One of the main workhorses of modern cryptography are collision resistant hash functions. Given an (almost) arbitrarily long input M, they produce a fixed-size output H(M). Collision resistance means that it is infeasible to find two different inputs M and M' with the same hash H(M)=H(M'). Note that many collisions exist, but it has to be infeasible to actually find even a single collision!
Hash functions are almost omnipresent in today's cryptography, e.g. in digital signatures. Instead of signing a long message M, you simply sign its hash H(M). This is useful and simplifies many issues ... but if H(M) is identical to H(M') then the signature is also valid for M'.
The Story of Alice and her Boss
Alice has been an intern, working some weeks in Rome at the office of, say, Julius Caesar. Depending on the point of view, the story develops quite differently.
At the day Alice is supposed to leave, Caesar writes a letter of recommendation for Alice -- on paper. The same day, she asks Caesar to digitally sign the letter. For his convenience she presents an electronic copy of the document. Caesar opens the document -- it looks exactly like the original document. So he signs the document.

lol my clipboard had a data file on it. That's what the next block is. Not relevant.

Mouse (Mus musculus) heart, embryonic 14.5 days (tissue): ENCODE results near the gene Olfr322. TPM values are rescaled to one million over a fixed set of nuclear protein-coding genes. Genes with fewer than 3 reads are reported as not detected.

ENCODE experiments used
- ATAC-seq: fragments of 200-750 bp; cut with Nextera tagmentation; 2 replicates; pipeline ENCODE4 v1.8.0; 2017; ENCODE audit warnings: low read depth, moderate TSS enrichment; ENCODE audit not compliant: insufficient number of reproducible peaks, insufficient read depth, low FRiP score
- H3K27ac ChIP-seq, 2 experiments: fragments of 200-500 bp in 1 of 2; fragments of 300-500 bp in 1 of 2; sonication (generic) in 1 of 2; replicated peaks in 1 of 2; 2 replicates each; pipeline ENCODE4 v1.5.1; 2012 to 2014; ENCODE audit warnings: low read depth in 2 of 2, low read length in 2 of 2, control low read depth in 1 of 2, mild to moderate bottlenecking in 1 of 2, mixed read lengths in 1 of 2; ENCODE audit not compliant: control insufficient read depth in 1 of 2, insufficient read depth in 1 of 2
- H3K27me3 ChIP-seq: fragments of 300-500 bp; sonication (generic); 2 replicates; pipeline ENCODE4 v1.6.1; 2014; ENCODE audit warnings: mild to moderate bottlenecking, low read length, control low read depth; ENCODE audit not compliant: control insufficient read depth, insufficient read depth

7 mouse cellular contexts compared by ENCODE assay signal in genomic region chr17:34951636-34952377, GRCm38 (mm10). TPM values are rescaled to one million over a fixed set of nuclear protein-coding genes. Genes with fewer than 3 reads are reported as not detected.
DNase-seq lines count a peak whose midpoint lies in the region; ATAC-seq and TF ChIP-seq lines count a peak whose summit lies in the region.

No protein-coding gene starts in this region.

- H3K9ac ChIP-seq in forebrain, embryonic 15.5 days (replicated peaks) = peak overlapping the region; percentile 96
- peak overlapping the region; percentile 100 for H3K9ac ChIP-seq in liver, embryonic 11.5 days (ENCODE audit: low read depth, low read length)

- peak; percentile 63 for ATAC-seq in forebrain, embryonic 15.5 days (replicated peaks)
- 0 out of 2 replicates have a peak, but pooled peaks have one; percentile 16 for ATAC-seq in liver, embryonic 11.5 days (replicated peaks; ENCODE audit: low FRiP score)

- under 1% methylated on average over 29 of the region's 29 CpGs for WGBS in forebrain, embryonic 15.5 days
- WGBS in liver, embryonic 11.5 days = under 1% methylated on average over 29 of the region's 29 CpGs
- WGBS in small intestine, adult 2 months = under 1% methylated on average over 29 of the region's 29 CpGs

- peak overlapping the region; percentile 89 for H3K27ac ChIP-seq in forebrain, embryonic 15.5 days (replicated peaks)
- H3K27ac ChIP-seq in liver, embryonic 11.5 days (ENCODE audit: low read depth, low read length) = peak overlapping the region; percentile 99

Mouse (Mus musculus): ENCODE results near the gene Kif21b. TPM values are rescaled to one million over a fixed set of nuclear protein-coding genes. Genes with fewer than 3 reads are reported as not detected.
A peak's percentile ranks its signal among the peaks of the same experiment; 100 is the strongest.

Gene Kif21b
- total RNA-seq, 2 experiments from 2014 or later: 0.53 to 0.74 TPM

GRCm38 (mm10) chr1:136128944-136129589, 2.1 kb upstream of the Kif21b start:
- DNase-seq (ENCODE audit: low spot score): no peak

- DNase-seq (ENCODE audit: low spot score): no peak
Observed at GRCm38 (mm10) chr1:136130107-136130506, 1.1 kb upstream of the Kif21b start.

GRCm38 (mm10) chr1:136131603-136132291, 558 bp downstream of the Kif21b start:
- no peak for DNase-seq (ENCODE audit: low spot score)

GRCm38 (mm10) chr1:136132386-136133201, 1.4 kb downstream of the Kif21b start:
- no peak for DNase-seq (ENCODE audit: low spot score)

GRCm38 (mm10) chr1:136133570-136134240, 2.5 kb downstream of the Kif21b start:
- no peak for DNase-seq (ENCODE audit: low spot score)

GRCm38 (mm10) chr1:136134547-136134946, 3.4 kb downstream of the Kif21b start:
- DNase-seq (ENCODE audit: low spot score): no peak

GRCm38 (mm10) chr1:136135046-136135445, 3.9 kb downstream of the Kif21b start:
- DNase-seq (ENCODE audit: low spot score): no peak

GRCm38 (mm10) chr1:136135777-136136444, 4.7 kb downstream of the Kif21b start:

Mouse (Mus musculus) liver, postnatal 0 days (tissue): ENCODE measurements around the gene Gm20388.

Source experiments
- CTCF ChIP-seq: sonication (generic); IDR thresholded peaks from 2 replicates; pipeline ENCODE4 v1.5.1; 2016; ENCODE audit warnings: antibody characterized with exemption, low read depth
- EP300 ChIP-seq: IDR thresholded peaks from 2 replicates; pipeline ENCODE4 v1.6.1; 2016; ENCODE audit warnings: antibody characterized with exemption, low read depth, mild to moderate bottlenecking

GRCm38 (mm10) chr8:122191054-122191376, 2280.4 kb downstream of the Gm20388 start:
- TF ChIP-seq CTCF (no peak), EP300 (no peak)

Months later, Caesar discovers that there has been a breach of secrecy with his French affair files. Will he ever find out who tricked him and how?
Being an intern, Alice does not have any access to secret documents. Not enough for her ...
... tricky Alice decides to fool Caesar. Because Caesar is still relying on the widely used MD5 hash function, she implements the attack from Wang and Yu [WY05] to find MD5 collisions. When she receives her letter of recommendation (on paper), she prepares two postscript files with the same MD5 hash:
* One to display the letter of recommendation, and
* a second one, an order from Caesar to grant Alice some kind of a security clearance. Now she asks Caesar to sign the letter ... who has no obvious reason to decline.
Due to the hash collision, Caesar's signature for the letter of recommendation is valid for the order, as well. She presents order and digital signature to the person in charge of Caesar's files ... and finally gains access to Caesar's secret documents!